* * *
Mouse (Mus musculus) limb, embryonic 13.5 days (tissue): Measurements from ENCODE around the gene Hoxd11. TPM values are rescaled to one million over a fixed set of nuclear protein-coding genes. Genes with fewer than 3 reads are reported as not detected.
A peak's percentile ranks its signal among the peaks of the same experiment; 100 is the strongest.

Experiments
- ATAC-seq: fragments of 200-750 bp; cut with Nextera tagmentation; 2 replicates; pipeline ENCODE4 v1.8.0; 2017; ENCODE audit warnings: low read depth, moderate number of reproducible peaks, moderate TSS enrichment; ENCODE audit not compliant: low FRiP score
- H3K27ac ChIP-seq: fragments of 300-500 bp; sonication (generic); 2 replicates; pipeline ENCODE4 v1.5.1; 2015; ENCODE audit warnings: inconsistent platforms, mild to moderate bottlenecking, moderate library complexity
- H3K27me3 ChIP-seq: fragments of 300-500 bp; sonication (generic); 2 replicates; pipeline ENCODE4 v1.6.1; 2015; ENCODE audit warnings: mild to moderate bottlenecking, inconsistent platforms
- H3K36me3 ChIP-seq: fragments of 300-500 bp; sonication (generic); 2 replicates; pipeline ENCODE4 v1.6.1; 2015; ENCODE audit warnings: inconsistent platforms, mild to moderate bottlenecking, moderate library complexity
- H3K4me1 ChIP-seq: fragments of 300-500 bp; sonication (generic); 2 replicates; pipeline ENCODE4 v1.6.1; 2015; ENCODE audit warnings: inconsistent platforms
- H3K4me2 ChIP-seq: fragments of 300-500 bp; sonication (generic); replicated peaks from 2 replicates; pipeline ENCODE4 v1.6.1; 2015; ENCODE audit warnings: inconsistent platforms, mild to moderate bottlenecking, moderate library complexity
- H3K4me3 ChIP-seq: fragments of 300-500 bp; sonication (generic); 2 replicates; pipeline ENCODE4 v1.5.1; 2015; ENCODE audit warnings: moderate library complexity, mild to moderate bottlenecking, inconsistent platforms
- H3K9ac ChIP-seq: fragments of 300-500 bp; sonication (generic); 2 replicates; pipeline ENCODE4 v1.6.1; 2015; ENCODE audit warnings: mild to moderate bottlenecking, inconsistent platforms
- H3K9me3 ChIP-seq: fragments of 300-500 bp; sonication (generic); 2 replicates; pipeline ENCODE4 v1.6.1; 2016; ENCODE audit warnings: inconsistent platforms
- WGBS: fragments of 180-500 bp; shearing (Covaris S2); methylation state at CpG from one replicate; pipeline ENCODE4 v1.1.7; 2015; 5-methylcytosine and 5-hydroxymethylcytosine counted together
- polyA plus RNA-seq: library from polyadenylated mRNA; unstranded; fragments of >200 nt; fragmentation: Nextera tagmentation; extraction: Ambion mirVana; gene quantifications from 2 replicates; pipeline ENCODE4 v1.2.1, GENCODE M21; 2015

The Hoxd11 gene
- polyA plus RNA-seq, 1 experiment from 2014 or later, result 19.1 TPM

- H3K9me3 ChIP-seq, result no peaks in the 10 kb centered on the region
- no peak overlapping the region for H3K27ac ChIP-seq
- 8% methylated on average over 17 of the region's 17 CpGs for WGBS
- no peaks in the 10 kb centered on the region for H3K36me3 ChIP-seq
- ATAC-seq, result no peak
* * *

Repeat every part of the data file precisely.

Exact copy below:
Mouse (Mus musculus) limb, embryonic 13.5 days (tissue): Measurements from ENCODE around the gene Hoxd11. TPM values are rescaled to one million over a fixed set of nuclear protein-coding genes. Genes with fewer than 3 reads are reported as not detected.
A peak's percentile ranks its signal among the peaks of the same experiment; 100 is the strongest.

Experiments
- ATAC-seq: fragments of 200-750 bp; cut with Nextera tagmentation; 2 replicates; pipeline ENCODE4 v1.8.0; 2017; ENCODE audit warnings: low read depth, moderate number of reproducible peaks, moderate TSS enrichment; ENCODE audit not compliant: low FRiP score
- H3K27ac ChIP-seq: fragments of 300-500 bp; sonication (generic); 2 replicates; pipeline ENCODE4 v1.5.1; 2015; ENCODE audit warnings: inconsistent platforms, mild to moderate bottlenecking, moderate library complexity
- H3K27me3 ChIP-seq: fragments of 300-500 bp; sonication (generic); 2 replicates; pipeline ENCODE4 v1.6.1; 2015; ENCODE audit warnings: mild to moderate bottlenecking, inconsistent platforms
- H3K36me3 ChIP-seq: fragments of 300-500 bp; sonication (generic); 2 replicates; pipeline ENCODE4 v1.6.1; 2015; ENCODE audit warnings: inconsistent platforms, mild to moderate bottlenecking, moderate library complexity
- H3K4me1 ChIP-seq: fragments of 300-500 bp; sonication (generic); 2 replicates; pipeline ENCODE4 v1.6.1; 2015; ENCODE audit warnings: inconsistent platforms
- H3K4me2 ChIP-seq: fragments of 300-500 bp; sonication (generic); replicated peaks from 2 replicates; pipeline ENCODE4 v1.6.1; 2015; ENCODE audit warnings: inconsistent platforms, mild to moderate bottlenecking, moderate library complexity
- H3K4me3 ChIP-seq: fragments of 300-500 bp; sonication (generic); 2 replicates; pipeline ENCODE4 v1.5.1; 2015; ENCODE audit warnings: moderate library complexity, mild to moderate bottlenecking, inconsistent platforms
- H3K9ac ChIP-seq: fragments of 300-500 bp; sonication (generic); 2 replicates; pipeline ENCODE4 v1.6.1; 2015; ENCODE audit warnings: mild to moderate bottlenecking, inconsistent platforms
- H3K9me3 ChIP-seq: fragments of 300-500 bp; sonication (generic); 2 replicates; pipeline ENCODE4 v1.6.1; 2016; ENCODE audit warnings: inconsistent platforms
- WGBS: fragments of 180-500 bp; shearing (Covaris S2); methylation state at CpG from one replicate; pipeline ENCODE4 v1.1.7; 2015; 5-methylcytosine and 5-hydroxymethylcytosine counted together
- polyA plus RNA-seq: library from polyadenylated mRNA; unstranded; fragments of >200 nt; fragmentation: Nextera tagmentation; extraction: Ambion mirVana; gene quantifications from 2 replicates; pipeline ENCODE4 v1.2.1, GENCODE M21; 2015

The Hoxd11 gene
- polyA plus RNA-seq, 1 experiment from 2014 or later, result 19.1 TPM

- H3K9me3 ChIP-seq, result no peaks in the 10 kb centered on the region
- no peak overlapping the region for H3K27ac ChIP-seq
- 8% methylated on average over 17 of the region's 17 CpGs for WGBS
- no peaks in the 10 kb centered on the region for H3K36me3 ChIP-seq
- ATAC-seq, result no peak